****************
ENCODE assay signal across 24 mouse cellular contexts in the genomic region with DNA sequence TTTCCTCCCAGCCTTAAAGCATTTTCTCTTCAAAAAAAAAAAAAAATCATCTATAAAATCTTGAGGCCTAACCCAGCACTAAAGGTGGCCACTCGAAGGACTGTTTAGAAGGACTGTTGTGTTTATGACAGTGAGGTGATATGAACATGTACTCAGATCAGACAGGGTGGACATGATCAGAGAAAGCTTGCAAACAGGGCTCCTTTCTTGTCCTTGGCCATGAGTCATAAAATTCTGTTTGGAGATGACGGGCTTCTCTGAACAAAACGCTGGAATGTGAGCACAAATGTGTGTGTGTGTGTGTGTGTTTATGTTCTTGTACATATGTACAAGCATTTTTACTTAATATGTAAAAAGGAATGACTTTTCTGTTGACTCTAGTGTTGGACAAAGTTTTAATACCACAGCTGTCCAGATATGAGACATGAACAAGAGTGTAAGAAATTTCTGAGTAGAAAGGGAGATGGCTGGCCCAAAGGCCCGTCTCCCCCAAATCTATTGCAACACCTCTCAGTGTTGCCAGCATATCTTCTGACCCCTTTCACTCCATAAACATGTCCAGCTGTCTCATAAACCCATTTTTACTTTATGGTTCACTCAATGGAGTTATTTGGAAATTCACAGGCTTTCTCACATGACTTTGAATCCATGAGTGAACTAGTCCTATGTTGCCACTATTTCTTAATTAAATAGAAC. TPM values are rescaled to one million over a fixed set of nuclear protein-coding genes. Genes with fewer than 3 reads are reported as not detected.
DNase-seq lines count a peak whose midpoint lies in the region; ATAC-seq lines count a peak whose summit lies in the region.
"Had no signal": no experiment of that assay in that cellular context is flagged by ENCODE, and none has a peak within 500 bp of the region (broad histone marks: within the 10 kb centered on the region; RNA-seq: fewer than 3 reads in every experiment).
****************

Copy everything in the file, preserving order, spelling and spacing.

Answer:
ENCODE assay signal across 24 mouse cellular contexts in the genomic region with DNA sequence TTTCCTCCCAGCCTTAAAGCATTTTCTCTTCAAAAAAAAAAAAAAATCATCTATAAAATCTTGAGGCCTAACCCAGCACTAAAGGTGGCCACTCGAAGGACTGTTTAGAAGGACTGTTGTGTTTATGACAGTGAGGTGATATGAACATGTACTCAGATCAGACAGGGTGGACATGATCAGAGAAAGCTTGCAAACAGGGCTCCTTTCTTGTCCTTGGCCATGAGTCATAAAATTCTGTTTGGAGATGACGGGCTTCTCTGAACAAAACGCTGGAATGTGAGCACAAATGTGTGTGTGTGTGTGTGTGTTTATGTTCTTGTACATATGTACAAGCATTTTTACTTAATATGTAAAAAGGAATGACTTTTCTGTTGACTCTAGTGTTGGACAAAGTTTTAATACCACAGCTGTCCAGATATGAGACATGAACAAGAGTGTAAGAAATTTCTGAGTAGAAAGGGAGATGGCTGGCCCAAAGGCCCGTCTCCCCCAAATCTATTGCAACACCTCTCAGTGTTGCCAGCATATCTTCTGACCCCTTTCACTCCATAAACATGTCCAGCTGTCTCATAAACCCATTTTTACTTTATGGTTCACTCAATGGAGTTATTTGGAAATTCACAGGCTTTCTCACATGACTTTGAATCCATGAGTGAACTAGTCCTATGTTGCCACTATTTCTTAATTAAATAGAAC. TPM values are rescaled to one million over a fixed set of nuclear protein-coding genes. Genes with fewer than 3 reads are reported as not detected.
DNase-seq lines count a peak whose midpoint lies in the region; ATAC-seq lines count a peak whose summit lies in the region.
"Had no signal": no experiment of that assay in that cellular context is flagged by ENCODE, and none has a peak within 500 bp of the region (broad histone marks: within the 10 kb centered on the region; RNA-seq: fewer than 3 reads in every experiment).